Taken as a whole, the consensus position appears to acknowledge social responsibility for economic outcomes and to reject pessimistic generalizations about the motivations and behaviour of individuals.

Sympathizers agree

Three of the statements with which sympathizers agreed strongly have already been identified above as consensus statements.

Of the remaining five statements with which sympathizers agreed strongly, skeptics also agreed or were neutral on four and only disagreed with the following statement:

Two of the statements with which sympathizers strongly agree reinforce the idea of social responsibility for economic outcomes but go on to suggest that government and corporate leaders are not doing all they could to meet those responsibilities:

Another statement that elicits strong agreement from sympathizers alludes to active resistance to redistributing work time and questions the consistency of the reasons given for opposing such proposals.

The issue of culture appears in another statement with which sympathizers strongly agree. This time dealing with education, skills and democratic participation.

Sympathizers appear to agree that there are important cultural issues regarding hours of work that cannot be reduced to considerations of economic performance. These issues include democratic participation, pressures to conform to corporate culture and the tangled nature of resistance to proposals for redistributing work time.

Sympathizers disagree

Three of the statements with which sympathizers strongly disagree have already been identified above as consensus statements:

Of the remaining five statements with which sympathizers strongly disagree, skeptics also disagree or are neutral towards four of them. Only the following statement received strong disagreement from sympathizers contrasted with agreement from skeptics:

The controversy over this statement may hinge on differing interpretations of what it means to "impose change" and on different points of reference within the legislative and collective bargaining processes. For example, one respondent could agree that it is economically unsound to impose change through, say, a strike threat while still accepting a collectively negotiated change as a voluntary reduction. The respondent who disagreed with this statement might argue that it is not economically unsound to impose change through a binding agreement arrived at through negotiations. The ambiguity of this statement may be useful for teasing out some of the perceived differences on the issue.

Three statements with which sympathizers strongly disagreed make highly assertive claims about "the real problem", people who "simply don't understand how the economy works" and "everyone who really wants to work". Sympathizers may be disagreeing as much with the assertiveness of the statements as with their contents.

A final statement with which sympathizers strongly disagree restates an often heard economic theory about the trade-offs between employment and inflation and between equality and efficiency.

In summary, most of the statements with which shorter work time sympathizers strongly disagreed also received little or no agreement from skeptics. Many of those statements dealt with economic reality in a particularly assertive way. It should be cautioned that a preponderance of statements critical of reducing and redistributing work time are framed as arguments about economic reality. Therefore, it was inevitable that sympathizers would strongly disagree with statements about economics. It may be, however, that sympathizers disagree most strongly with the assertiveness of economic arguments rather than with the analysis contained in those arguments.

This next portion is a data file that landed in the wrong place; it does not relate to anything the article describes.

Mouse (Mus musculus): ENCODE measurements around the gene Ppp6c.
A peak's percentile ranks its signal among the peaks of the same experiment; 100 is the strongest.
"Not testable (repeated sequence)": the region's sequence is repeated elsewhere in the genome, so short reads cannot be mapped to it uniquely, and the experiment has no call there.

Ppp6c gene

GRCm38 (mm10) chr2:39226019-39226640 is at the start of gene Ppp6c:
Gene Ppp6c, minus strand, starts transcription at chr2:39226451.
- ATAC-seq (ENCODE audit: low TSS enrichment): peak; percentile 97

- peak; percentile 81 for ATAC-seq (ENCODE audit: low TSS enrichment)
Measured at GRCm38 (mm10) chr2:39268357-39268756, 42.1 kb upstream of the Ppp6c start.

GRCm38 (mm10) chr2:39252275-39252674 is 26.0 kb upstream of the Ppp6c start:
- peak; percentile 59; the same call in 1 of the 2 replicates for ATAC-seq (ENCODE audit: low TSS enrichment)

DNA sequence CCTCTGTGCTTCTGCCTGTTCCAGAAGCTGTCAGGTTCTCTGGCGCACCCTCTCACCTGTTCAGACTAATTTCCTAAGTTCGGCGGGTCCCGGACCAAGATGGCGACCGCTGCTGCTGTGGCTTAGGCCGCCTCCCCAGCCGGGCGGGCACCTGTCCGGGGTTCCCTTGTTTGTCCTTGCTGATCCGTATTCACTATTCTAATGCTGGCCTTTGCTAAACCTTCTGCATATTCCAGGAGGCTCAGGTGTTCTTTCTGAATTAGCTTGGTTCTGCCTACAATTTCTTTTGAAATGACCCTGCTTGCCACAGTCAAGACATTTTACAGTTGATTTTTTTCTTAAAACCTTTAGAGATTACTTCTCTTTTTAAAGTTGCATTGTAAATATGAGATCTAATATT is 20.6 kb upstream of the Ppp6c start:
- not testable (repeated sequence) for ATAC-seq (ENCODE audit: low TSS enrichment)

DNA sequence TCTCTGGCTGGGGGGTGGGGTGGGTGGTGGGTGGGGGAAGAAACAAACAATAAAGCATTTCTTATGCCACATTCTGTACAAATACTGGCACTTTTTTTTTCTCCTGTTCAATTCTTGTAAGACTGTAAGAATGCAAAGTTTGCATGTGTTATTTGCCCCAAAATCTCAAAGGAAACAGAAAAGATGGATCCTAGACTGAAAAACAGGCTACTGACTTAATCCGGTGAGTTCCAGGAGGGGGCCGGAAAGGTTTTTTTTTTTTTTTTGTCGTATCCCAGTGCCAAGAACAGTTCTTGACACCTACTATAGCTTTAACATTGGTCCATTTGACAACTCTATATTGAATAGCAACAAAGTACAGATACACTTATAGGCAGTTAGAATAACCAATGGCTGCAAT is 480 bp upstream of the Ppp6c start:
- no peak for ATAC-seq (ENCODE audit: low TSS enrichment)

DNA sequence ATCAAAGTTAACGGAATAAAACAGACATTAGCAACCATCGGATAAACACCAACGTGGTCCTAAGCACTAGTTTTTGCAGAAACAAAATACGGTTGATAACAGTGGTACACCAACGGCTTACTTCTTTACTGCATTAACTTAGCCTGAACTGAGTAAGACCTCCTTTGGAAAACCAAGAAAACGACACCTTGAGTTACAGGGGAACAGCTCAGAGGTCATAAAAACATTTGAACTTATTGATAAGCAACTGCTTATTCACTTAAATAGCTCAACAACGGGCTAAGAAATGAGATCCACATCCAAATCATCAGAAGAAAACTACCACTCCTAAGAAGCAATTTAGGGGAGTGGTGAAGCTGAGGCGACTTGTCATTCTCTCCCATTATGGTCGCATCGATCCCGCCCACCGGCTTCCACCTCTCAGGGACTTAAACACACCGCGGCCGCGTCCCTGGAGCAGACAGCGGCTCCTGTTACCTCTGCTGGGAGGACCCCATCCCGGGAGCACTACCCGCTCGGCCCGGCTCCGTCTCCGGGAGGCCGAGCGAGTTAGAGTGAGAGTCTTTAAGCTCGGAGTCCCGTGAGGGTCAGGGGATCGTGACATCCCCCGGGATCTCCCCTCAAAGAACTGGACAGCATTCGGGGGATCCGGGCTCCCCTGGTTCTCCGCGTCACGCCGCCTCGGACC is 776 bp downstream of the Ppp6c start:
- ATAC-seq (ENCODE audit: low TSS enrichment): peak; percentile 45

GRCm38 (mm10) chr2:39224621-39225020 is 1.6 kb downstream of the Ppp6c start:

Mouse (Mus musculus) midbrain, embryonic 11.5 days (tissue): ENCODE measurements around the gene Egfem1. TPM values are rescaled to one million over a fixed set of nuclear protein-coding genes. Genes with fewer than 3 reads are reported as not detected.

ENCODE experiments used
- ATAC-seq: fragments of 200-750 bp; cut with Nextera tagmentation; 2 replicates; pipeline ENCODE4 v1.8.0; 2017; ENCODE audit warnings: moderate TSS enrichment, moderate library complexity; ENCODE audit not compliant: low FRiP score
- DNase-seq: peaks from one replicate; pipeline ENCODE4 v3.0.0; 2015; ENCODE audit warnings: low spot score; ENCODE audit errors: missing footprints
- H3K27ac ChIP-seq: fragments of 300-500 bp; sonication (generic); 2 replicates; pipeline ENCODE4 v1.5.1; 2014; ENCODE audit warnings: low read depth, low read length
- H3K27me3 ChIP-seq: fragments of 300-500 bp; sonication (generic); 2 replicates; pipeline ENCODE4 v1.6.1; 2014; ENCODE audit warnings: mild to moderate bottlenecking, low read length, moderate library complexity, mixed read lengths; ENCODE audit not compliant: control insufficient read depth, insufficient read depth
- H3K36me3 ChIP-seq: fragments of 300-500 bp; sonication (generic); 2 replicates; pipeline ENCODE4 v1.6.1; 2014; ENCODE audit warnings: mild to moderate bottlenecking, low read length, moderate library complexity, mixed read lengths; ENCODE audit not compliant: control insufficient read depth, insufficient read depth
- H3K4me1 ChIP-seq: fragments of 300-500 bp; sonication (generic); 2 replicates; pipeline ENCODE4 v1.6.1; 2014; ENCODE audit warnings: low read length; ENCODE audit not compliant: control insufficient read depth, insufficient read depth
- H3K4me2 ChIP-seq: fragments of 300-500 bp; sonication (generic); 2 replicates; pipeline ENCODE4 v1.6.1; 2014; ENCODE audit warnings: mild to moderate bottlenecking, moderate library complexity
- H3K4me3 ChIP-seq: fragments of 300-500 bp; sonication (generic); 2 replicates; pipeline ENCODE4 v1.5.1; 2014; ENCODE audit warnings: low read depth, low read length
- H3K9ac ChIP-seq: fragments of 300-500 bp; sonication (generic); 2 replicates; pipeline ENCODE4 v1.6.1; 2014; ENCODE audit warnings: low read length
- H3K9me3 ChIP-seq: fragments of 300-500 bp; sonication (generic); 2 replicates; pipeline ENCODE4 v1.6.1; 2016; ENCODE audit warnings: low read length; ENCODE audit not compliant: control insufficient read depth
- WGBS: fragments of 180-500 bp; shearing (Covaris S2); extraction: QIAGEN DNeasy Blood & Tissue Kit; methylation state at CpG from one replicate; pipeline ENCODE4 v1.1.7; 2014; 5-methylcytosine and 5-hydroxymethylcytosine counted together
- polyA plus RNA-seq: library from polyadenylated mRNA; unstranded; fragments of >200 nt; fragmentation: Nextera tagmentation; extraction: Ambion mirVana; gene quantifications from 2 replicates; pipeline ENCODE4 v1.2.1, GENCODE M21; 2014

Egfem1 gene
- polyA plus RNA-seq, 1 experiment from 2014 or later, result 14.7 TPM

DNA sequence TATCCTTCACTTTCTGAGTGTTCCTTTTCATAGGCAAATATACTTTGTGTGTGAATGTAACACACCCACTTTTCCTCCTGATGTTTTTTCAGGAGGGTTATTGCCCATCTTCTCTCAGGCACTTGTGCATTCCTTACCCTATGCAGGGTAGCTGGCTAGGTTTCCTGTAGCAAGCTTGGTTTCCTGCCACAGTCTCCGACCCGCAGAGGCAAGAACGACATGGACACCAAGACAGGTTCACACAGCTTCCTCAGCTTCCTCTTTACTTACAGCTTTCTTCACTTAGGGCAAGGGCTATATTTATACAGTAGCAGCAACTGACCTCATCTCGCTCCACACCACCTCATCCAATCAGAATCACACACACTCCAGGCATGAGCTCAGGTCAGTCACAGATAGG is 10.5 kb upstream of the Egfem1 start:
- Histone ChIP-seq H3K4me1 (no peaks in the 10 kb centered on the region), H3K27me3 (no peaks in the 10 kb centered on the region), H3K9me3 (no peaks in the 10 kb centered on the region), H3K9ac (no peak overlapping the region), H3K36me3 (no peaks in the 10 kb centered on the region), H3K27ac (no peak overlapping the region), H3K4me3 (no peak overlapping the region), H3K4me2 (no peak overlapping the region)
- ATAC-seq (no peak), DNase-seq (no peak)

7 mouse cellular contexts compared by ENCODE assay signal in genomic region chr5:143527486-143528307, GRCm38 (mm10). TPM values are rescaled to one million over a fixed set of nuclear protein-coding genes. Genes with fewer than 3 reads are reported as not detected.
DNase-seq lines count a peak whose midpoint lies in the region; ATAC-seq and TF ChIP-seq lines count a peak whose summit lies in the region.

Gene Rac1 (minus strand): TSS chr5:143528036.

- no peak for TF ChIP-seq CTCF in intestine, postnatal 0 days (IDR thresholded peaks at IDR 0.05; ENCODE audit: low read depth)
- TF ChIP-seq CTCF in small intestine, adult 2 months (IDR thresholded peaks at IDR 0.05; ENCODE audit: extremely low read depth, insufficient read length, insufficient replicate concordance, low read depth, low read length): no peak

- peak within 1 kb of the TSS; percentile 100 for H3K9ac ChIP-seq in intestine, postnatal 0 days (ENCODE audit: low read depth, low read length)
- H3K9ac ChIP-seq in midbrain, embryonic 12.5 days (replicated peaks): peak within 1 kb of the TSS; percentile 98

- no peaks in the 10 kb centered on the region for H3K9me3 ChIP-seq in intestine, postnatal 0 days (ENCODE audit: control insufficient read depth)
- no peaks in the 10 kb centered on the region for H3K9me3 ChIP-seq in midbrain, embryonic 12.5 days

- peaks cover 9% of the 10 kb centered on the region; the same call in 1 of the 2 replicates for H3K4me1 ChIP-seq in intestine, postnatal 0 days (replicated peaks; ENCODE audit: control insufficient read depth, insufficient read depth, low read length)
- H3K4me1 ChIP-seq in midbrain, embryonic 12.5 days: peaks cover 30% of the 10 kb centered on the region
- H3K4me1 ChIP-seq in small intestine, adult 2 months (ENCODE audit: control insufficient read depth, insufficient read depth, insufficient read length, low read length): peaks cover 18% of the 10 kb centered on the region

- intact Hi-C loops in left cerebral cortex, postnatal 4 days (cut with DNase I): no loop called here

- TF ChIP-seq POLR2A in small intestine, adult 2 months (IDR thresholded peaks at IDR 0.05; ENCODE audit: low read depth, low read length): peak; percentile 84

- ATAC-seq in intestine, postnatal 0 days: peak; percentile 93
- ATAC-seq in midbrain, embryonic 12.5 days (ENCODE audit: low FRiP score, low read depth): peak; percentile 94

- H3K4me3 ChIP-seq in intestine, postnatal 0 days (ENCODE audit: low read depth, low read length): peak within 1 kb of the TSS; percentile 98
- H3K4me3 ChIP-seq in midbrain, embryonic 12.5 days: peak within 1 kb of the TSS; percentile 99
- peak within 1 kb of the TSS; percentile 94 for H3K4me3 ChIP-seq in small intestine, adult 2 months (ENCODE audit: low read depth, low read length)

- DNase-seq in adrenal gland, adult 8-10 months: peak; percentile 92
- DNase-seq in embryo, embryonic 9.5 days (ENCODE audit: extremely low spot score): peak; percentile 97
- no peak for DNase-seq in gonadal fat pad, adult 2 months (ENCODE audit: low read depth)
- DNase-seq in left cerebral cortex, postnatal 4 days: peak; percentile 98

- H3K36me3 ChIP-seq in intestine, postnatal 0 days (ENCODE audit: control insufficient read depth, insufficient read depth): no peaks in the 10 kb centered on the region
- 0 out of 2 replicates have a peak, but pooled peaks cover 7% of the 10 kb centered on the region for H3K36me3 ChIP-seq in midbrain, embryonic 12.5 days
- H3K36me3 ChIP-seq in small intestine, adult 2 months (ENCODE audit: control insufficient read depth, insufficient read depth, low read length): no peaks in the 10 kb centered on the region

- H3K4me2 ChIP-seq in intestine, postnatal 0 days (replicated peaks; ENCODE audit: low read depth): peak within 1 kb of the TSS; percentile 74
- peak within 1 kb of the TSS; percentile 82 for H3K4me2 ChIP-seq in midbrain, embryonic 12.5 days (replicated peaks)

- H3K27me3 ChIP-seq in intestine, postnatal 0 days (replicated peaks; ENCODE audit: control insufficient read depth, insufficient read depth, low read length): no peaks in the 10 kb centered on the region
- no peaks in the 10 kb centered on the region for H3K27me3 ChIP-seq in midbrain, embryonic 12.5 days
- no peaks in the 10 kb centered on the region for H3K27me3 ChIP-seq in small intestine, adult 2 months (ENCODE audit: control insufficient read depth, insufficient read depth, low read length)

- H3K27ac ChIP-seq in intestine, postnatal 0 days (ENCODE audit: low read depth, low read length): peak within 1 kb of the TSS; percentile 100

Skeptics agree

The strongly held views of the skeptics were more touched with controversy than were those of the sympathizers. Seven of the 16 statements with which skeptics strongly agreed or disagreed were controversial, compared with only two controversial statements for sympathizers. However, three of those seven were only weakly controversial.

Skeptics agreed strongly with two of the statements identified above as consensus statements:

However three statements with which skeptics strongly agreed were controversial:

Much of the criticism of proposals for reducing and redistributing work revolves around claims about economic reality. These three statements are typical in that they argue for subordinating decisions about work time to economic considerations -- creating a confident business climate, raising the standard of living and maintaining economic growth. Controversy surrounding the three statements above could spring from disagreement about the predicted effects of shorter work time (e.g. slower economic growth) or from disagreement about the relevance of those effects vis a vis cultural issues such as democratic participation.

Less controversial were a pair of statements that addressed possible economic considerations of shorter work time without prescribing what criteria should guide decisions about work time:

The above statements cast doubt on the job creating potential of work sharing. But the neutral response to these statements from sympathizers may represent indifference to the analysis contained in them so long as the conclusion from that analysis isn't presented as a sole criteria for decisions about work time. It's possible that skeptics may give greater weight to these statements as minor premises within an argument in which a major premise (the prime importance of economic performance) is tacit .

Finally, skeptics agreed strongly with a statement asserting the need for managerial freedom.

Agreement with this statement, from a management perspective, would seem self-explanatory.

Skeptics disagree

One of the statements with which skeptics disagree strongly has already been discussed as a consensus statement:

Skeptics strongly disagreed with two statements that generalized about the attitudes and motivations of workers:

Skeptics doubted that union members would share their work hours to create employment or that a reduction in work time would lead to an increase in work effort. Sympathizers were neutral on the first statement but, in contrast to the skeptics, they expected an increase in work effort if work time was reduced.

Skeptics also strongly disagreed with a pair of statements that predicted outcomes for alternative employment strategies: